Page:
What Is the Gottfried Protocol?

The hormone-balancing Gottfried Protocol has three tenets: detoxification, nutritional ketosis, and intermittent fasting. After experimenting with the Gottfried Protocol for the past five years, I’ve discovered the essential sequence of these three tenets to activate fat loss for women over the age of thirty-five.

Detoxification. Activating your body’s detoxification pathways is essential to prevent the problems that women commonly experience in ketosis, so we do that first. Why? Detoxification clears out your liver and eliminates any recirculating, tired hormones that are clogging up your metabolism.

Nutritional ketosis. You enter nutritional ketosis when you follow a food plan that is low in carbohydrates, moderate in protein, and high in fat. I have adjusted the classic ketogenic diet to make it more effective at restoring insulin levels in women and helping you lose weight. To cut a long story short, you will be eating more plants; consuming tablespoons of extra-virgin olive oil, the occasional spoonful of medium-chain triglyceride oil (associated with weight loss, improved satiety, and removal of alcohol), prebiotics, and probiotics; and tracking net carbs, among other macronutrients. You will use your macronutrients to calculate your ketogenic ratio, and then measure your glucose-ketone ratio. More about this can be found in my book.

Intermittent fasting. This type of fasting means you don’t eat for twelve to twenty-four hours in a single day. Data show that intermittent fasting is particularly effective at encouraging weight loss because it improves the balance of many hormones (including insulin, ghrelin, leptin, and afternoon cortisol) and leads to metabolic switching, as reviewed recently in the venerable New England Journal of Medicine. (Metabolic switching is when you use fasting and other techniques to suppress insulin and glucose to a level that triggers a switch from burning carbohydrates to burning fat in the body.) Fasting helps regulate inflammation, increases brain function so you feel sharper, lowers blood pressure, and may modulate leptin so you feel more satisfied.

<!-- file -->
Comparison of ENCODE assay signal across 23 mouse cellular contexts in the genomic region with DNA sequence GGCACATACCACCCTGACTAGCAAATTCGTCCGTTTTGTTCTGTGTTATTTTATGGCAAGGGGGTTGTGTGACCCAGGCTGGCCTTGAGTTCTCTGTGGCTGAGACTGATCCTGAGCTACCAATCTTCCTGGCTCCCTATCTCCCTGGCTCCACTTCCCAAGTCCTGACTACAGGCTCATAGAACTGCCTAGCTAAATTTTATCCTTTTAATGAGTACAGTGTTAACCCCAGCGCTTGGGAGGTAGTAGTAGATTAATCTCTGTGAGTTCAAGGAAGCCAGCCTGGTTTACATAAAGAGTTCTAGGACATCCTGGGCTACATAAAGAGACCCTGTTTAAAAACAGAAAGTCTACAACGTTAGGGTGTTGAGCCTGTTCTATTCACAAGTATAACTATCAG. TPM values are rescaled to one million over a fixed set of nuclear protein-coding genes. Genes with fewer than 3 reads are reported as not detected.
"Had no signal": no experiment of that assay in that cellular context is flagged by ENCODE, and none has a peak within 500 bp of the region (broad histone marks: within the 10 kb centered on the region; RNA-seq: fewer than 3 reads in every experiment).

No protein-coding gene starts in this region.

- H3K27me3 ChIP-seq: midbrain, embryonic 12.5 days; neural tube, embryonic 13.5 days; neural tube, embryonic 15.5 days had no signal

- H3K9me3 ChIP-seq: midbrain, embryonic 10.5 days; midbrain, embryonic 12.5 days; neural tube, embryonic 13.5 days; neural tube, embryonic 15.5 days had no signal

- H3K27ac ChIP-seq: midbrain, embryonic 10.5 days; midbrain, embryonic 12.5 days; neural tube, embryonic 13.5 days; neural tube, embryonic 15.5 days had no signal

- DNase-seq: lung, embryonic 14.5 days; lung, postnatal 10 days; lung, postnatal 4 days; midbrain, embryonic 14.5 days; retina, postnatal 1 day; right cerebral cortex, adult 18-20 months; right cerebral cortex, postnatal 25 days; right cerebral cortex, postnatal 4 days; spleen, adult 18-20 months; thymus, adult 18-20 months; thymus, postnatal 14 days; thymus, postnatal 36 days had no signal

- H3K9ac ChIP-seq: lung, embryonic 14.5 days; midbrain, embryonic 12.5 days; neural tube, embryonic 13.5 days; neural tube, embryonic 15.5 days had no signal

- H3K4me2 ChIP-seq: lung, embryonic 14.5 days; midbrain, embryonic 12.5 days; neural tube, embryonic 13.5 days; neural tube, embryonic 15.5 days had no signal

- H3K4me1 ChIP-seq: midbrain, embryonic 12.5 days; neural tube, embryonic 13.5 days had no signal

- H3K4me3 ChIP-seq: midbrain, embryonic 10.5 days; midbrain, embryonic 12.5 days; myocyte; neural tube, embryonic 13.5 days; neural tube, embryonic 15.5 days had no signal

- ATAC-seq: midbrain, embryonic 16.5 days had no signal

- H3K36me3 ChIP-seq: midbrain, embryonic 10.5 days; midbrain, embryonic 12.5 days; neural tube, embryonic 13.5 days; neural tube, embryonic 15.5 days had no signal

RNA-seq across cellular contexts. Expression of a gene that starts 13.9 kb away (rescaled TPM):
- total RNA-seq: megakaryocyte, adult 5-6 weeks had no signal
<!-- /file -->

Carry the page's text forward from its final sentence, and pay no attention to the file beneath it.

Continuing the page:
You Are Never a Lost Cause

You are never too old to balance your hormones. Yet on social media and elsewhere, I hear women say, “I’m in menopause — it’s too late for me.” Not true. Many of the hormones addressed, especially insulin, growth hormone, testosterone, and estrogen, are modulated by food, detoxification, ketosis, and timing of meals. There is no upper limit on the best age to achieve hormonal balance.

Similarly, you are never a lost cause. Even if you’ve been frustrated by a lack of results and feel like your metabolism is the slowest of your life, you can still make progress — I have the case studies to prove it — though it may take longer. 

When you learn the basics of what to eat and when, and how your food talks to your hormones, you can create a hormonal symphony that makes you feel energized throughout the day, without those p.m. dips. You’ll burn fat instead of storing it at your waist, where it increases your risk for most chronic diseases. You’ll fit into your clothes, so that picking an outfit will take ten seconds, not ten hours — because all of your clothes will look great. You’ll feel physically, psychologically, and emotionally satisfied, so you won’t eat two dinners every night because you feel like you deserve it. You’ll have more time for the things you love. You will learn to eat in a manner that works for your hormones, that connects the dots between nutrition and hormones for your body, and that adds way more life to your years.


To learn more about the Gottfried Protocol, read Dr. Gottfried’s book Women, Food, and Hormones or watch her free 30-minute master class on Commune.

Dr. Sara Gottfried, MD is a Harvard-educated, board-certified physician, researcher, and teacher. She is a global keynote speaker who practices evidence-based integrative, precision, and functional medicine. Dr. Gottfried has spent her career demystifying hormones and helping patients improve their health more broadly with personalized medicine. Her four New York Times bestselling books include The Hormone Cure, The Hormone Reset Diet, Younger, and Women, Food, and Hormones. She is a wife, mother, and an advocate for nutrient-rich, non-boring salads. You can follow her on instagram at @saragottfriedmd.

This excerpt is from Women, Food, and Hormones by Sara Gottfried, MD. Copyright © 2021 by Sara Gottfried, MD. Reprinted by permission of Harvest, an imprint of HarperCollins Publishers. All rights reserved.